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The German intelligence agencies often complain, that they are ill-equipped to deal with terror attacks efficiently because they lack the legal authority to use certain surveillance methods.

For example, they would like to have data retention like France and demand to be able to spy on people who they suspect of links terrorism, with a "Staatstrojaner" (state spy trojan) without having to consult a court first.

Germany is supposedly more vulnerable to terrorism than countries like France and the UK because of the ban of these surveillance methods. Yet Germany has seen far fewer terror attacks than e.g. France or the UK.

What are the reasons that in Germany fewer attacks happen, despite the country having more restricted intelligence agencies?

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    My guess is that it would probably be more meaningful to ask why Italy and the UK had such high rates, since Germany seems right in line with there rest of the EU with those countries being the outliers – divibisan Aug 20 at 14:05
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    Is it appropriate to ask to remove the 'Islamist' from this question? as it has nothing to do with the statement 'ill-equipped to deal with terror' and it seems needlessly polarizing to single out a religious group like this.Terror/terrorist attacks are not limited to any religion, and in fact, according to Wikipedia, in Germany Right-Wing terrorist attacks are far more frequent. – Durielblood Aug 21 at 8:50
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    The provided link does not help in showing Germany sees significantly fewer Islamist terror attacks. I would suggest changing the wording of the question or providing an actual source. I fail to see why Islamist terror attacks should be treated differently anyway, since the question seems to focus on intelligence services working to prevent any terrorist attacks. – oerkelens Aug 21 at 13:51
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    I suggest reading this Europol report. It make very clear that islamist attacks represent a minor fraction of the total number of attacks in Europe. For example Italy had 28 attacks in 2019 but they were all right/left/anarchist attacks, no islamism involved... – baccandr Aug 21 at 14:11
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    Page 84 in the Europol report linked by @baccandr definitively shows that Germany did not have fewer Islamist terror attacks than Italy or the UK, in 2019, thus disproving the premise of this question. – Federico Poloni Aug 21 at 19:36
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  • German police claim to have averted nine attacks in three years. That has to be set in relation to the population. But combined with low absolute numbers, one would expect a high year-to-year variance. Compare shoplifting or speeding offenses, where the numbers are large enough to give smooth trends.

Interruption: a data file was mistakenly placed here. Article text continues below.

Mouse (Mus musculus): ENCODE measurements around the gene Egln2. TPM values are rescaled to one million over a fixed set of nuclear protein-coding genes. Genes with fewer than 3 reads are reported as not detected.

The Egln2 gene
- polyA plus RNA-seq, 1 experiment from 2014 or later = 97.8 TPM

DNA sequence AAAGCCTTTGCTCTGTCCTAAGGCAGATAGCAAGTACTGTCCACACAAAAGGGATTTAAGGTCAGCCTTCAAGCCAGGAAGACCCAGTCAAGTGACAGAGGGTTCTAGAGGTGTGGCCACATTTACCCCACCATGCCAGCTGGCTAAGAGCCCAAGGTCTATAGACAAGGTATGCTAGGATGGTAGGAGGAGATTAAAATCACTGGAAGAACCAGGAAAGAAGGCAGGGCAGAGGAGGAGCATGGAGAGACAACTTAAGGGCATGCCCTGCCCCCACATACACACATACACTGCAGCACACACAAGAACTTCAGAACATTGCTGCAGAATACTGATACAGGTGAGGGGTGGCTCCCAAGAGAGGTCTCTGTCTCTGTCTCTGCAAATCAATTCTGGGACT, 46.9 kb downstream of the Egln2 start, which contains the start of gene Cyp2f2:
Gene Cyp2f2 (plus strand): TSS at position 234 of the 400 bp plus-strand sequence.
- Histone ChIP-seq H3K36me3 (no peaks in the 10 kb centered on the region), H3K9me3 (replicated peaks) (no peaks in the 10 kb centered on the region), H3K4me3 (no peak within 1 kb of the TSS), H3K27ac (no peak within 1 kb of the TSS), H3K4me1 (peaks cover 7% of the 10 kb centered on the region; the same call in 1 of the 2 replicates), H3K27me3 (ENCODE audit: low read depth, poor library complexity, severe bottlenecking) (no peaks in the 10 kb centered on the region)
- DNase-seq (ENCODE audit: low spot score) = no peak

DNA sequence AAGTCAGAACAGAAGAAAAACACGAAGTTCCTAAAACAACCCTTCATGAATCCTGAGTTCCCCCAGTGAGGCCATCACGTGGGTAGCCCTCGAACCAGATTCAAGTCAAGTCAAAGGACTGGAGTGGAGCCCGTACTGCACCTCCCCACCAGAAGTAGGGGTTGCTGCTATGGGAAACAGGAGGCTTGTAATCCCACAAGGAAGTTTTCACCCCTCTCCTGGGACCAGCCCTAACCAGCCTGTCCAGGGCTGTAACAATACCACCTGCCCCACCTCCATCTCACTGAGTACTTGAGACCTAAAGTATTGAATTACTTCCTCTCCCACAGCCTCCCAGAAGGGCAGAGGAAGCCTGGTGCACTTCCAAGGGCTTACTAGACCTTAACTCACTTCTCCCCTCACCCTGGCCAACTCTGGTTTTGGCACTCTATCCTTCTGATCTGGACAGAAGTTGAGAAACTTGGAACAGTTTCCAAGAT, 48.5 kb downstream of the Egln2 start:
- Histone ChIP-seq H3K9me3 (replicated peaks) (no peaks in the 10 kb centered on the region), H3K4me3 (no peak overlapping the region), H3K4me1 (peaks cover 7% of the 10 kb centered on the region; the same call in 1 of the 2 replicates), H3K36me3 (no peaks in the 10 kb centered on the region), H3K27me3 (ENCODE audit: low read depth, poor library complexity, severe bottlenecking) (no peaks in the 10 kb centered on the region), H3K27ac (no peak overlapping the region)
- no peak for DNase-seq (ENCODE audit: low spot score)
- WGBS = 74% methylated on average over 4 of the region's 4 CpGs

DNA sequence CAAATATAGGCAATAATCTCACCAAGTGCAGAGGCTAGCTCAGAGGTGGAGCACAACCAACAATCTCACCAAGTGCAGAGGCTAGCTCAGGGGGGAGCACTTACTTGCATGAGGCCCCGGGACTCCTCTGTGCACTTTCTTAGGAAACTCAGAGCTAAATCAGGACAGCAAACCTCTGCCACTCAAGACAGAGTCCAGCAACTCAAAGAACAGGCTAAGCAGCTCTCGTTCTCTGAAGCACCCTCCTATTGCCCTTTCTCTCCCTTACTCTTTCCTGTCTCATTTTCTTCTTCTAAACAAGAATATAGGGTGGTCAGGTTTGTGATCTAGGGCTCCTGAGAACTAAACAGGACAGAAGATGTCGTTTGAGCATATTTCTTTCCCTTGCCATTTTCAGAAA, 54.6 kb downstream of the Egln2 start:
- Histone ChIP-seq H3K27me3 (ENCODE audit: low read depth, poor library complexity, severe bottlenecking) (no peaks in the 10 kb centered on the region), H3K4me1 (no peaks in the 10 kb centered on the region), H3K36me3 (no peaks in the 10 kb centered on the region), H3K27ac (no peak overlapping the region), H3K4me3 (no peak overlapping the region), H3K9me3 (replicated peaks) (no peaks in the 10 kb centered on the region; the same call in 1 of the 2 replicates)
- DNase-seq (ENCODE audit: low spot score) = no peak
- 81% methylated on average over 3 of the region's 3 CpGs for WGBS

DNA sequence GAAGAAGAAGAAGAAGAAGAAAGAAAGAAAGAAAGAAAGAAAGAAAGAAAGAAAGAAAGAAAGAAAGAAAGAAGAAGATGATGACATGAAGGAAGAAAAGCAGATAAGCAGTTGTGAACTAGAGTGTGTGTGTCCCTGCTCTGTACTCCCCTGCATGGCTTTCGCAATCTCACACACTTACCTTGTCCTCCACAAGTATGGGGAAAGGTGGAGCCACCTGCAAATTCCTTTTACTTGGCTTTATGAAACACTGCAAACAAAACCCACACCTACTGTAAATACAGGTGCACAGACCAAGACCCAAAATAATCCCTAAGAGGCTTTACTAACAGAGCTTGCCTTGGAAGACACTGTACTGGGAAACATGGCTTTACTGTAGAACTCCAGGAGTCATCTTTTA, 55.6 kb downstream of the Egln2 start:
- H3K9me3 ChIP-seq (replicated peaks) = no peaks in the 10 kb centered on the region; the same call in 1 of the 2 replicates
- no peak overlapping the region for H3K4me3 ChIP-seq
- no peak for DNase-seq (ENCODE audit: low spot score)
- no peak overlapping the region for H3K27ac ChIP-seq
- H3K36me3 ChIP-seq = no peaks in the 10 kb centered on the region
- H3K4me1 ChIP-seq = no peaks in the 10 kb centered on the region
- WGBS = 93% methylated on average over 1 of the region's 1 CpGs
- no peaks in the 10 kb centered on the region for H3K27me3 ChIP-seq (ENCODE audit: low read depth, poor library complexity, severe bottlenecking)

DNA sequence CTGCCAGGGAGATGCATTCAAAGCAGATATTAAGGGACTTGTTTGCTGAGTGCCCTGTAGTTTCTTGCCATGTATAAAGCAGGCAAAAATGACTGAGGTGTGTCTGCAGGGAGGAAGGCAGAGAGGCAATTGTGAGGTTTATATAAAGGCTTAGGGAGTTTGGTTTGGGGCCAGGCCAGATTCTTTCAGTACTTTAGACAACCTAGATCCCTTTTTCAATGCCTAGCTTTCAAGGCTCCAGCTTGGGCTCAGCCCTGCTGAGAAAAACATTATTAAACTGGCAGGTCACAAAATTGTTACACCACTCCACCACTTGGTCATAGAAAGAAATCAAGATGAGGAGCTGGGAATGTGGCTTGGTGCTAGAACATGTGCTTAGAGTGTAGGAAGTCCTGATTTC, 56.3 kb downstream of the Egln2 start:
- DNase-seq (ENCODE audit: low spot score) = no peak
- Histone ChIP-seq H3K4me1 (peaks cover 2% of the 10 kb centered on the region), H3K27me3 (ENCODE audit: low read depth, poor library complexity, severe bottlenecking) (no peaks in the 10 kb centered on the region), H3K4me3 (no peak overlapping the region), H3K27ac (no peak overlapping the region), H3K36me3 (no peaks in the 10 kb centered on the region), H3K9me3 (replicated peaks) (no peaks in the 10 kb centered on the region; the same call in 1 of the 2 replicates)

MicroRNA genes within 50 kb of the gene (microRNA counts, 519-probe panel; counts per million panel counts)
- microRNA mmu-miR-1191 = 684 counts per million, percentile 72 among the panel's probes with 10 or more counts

• According to news reports, many leads come from allied intelligence agencies who have fewer compunction about surveillance in Germany than the German agencies. (Read: the NSA reads communications in Germany and tells Germany about some of the results.) So even if some people would like expanded powers for German agencies, this is partial compensation for the lack.
  • It appears that there is a tendency to label attackers with both mental health problems and self-professed islamist sentiments as mental health cases rather than terrorist cases. That could lead to a systematic, decades-old undercount of terror attacks. It is probably even more significant for right-wing terror than for islamist terror.
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    On what basis do you assert that the NSA surveillance is heavier in Germany than in other EU countries? I ran the DW article through Google Translate but it doesn't seem to support that. – Brian Z Aug 20 at 16:16
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    @BrianZ, not "heavier than in the rest of the EU" but "replacing what the Germans are not allowed to do themselves." Edited. – o.m. Aug 20 at 16:55
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    @BrianZ I think the idea is that while the German agencies aren't allowed to use certain surveillance methods they indirectly still use them as they rely on hints given by foreign intelligence agencies which employ the very methods the Germans can't. So the ban of these methods doesn't actually ban them. – TheoreticalMinimum Aug 20 at 17:47
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    @o.m. Makes sense, your latest edit helps, but how does this compare to other countries? Doesn't the UK have fairly strong counter-terrorism intelligence and close cooperation with the US, and yet still experience the highest number of attacks? (To be clear, as I keep pushing on this one point, I should say I think this is a helpful answer overall.) – Brian Z Aug 20 at 18:44